My latest bit of travel was fairly interesting, to say the least. It started out in Maine covering Gay Marriage, and ended in Fort Hood, TX, covering tragedy. I’m going to write two separate posts, one on my trip to Maine, and one on the tragedy at Fort Hood.
Originally a quick two day trip, our mission was to head to Portland, ME and cover the citizen’s vote to uphold legislation that legalizes gay marriage. The state legalized gay marriage using state passed legislation, but the public demanded a vote instead. This vote would either uphold the current law (keeping gay marriage legal), or turn it down (making it illegal). Millions of dollars went into both campaigns: commercials, radio spots, billboards, signs and stickers. In the end the vote was won by citizens who wanted to do away with the current law (which wasn’t even in effect yet), successfully ending the possibility of gay marriage in Maine.
I found myself in a ballroom at the Easton Hotel, embedded with the camp of people who wanted the legislation to stand, the people that wanted to keep gay marriage legal. Wet bars were on both sides of the room, projectors flashed up the latest vote count on big screens at the front of the ballroom, and people excitedly watched as different counties in Maine started to report their numbers. Lesbian and gay couples held hands, talked with other couples, and quietly watched the screens with hope. As the night dragged on, the pro-gay marriage camp watched their numbers slowly fall as the votes to make it illegal started gaining ground. By 1:00AM, they had officially declared a loss…
Same sex couples cried softly, and tried to comfort themselves as they grabbed their jackets and headed out into the cold Maine night. A girl on a cell phone was leaning against a window in the hotel lobby. She was half crying, half yelling at the person on the other end of the phone. “How can they do this? How can they take away our rights to marry? How can they tell us who we can and can’t marry. It isn’t fair.”
I felt conflicted. Here I was, with a Christian Broadcasting Network media badge around my neck, knowing full well that we as a group would present their loss as a good thing. CBN would say that this was a victory for Christ, for God. I’m not so sure. Walking into the ballroom that night, well, I wanted to keep marriage defined as between a man and a woman. Simple. But looking into those crying faces, couples who wanted the same rights as heterosexual couples, it was hard. Sure, I don’t support the gay lifestyle, and I think that God wouldn’t be happy with me if I was in support of them. But something touched my heart. Here were angry people, gay and lesbian couples, who saw Christians as the enemy. They saw conservative Catholics, conservative evangelicals, as a group of people who took away their rights. How can we minister to them when they see us as oppressors? Again, where do we draw the battle lines? Is marriage a truly “Christian” thing? Is it a strictly “heterosexual thing?” Did the institution of marriage start out as a non-secular thing and transfer over into a secular thing? Is it like the sabbath–shared by both by religious and non-religious people? Where do we draw our battle lines?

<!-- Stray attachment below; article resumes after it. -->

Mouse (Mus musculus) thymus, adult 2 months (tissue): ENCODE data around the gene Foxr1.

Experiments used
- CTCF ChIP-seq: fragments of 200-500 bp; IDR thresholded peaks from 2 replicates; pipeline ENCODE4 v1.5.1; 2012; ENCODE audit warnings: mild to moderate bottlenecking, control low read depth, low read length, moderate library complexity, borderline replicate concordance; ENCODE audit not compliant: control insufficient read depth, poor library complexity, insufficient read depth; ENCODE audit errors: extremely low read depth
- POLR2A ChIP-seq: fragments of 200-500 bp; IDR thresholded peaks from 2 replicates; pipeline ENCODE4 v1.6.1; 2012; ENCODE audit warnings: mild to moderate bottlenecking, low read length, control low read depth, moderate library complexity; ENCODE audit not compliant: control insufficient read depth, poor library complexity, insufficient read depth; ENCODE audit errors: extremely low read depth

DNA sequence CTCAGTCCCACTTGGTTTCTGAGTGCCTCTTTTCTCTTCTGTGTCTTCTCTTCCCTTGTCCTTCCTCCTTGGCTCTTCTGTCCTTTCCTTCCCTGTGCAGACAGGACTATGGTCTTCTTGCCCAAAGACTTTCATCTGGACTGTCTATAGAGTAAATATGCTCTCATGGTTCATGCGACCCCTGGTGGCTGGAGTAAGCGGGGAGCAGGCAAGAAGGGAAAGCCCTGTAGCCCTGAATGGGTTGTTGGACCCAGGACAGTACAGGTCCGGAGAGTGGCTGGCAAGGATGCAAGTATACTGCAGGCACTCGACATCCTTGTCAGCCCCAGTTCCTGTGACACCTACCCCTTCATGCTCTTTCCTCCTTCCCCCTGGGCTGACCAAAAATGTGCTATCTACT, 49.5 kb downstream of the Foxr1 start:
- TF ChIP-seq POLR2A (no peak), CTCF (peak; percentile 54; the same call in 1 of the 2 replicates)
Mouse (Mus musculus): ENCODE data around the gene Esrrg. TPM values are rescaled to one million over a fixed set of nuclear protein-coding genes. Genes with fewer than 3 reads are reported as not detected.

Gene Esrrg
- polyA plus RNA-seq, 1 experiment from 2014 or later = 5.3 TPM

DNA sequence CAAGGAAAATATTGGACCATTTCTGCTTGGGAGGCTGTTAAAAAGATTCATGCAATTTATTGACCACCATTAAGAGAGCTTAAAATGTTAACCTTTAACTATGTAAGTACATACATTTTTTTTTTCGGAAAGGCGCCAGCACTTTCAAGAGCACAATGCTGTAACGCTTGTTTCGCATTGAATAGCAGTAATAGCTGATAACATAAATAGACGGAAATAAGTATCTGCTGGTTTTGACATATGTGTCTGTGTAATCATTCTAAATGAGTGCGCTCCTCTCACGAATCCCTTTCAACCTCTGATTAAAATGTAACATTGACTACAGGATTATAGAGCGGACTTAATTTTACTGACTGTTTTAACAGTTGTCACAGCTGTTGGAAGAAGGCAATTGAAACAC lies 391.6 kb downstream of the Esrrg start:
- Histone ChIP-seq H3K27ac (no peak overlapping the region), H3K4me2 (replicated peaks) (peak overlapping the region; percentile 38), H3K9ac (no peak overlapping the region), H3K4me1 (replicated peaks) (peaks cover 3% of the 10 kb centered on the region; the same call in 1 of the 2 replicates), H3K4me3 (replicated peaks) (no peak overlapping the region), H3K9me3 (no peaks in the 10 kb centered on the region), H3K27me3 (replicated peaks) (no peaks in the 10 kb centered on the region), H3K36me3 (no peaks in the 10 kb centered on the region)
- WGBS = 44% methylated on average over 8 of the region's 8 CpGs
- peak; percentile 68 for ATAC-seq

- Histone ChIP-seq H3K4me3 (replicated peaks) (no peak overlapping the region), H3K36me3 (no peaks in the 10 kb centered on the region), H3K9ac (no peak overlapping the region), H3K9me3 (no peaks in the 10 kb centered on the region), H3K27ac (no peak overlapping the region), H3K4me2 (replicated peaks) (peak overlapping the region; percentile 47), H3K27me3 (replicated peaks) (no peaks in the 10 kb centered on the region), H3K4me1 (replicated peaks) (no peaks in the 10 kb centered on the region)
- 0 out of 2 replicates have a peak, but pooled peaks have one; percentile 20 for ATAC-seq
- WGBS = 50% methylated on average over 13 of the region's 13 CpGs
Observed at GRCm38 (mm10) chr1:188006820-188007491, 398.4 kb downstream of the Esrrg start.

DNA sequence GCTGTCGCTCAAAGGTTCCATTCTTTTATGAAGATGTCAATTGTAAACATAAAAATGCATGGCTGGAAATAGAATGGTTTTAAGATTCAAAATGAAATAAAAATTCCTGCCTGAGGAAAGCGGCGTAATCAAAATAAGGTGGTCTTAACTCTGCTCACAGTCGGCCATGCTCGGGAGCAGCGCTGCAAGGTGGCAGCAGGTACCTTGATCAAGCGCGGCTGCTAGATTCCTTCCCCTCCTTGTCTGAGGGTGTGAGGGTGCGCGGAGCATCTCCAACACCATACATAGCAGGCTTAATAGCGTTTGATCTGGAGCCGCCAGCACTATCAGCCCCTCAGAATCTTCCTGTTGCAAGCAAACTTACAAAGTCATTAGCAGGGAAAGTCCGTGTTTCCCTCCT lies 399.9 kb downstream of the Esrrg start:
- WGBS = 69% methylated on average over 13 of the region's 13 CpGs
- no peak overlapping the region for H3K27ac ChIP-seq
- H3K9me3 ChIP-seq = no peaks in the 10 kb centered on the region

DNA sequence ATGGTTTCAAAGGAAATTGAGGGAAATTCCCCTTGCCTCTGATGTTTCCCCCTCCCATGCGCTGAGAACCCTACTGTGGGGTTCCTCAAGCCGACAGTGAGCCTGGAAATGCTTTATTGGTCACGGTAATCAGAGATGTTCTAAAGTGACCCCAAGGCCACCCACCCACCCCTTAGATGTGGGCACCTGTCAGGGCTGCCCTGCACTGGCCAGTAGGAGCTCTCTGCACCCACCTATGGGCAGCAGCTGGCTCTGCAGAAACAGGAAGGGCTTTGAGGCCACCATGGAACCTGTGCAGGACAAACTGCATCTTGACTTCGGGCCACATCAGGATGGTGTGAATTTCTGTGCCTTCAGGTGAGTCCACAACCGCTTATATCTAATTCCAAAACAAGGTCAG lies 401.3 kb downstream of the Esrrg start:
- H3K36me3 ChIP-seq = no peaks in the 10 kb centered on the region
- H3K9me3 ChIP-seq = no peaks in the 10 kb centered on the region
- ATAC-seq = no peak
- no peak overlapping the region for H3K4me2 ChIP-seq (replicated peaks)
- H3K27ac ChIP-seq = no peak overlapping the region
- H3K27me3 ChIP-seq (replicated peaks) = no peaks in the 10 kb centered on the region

There was pain in the eyes of people that night. And pain is pain, regardless of a person’s sexual orientation. Are we inflicting pain on a group of people for an institution that has obviously moved into the “public sector?” Is it too late to save heterosexual marriage? Am I being too soft and willing to support sinful behavior? These were all thoughts that swirled in my head. Ultimately, I was left with one simple, junior high level thought: what would Jesus do? Would he accept their sinful nature as being part of the human condition and love them in spite of it? Would he alienate the sinful by protecting his own institution, or even his own reputation? Or would he stop at nothing, as he often did socially and culturally, to reach those that needed him most? One thing is for sure: the gay community is rapidly drawing battle lines with Christians.
Maybe this is what we need–to love our enemy. As I put away my camera gear at the end of the night, taking off my CBN media badge, and slipping it into my back pocket, I felt a little better. I felt a little better knowing that as a anonymous observer, as someone who wasn’t labeled in the eyes of the gay community as a conservative Christian, people would hate me less. And this thought sparked guilt. Selfish and non-confrontational? Maybe. But guilt certainly; what for I’m still working out.
As we were leaving I snapped this picture of a boat dock outside our hotel. I couldn’t help but think of Jesus preaching to people from the deck of a wooden fishing boat; ministering in the midst of an ugly and confusing storm. Undoubtedly he can do the same in Maine.
CBN story can be found here: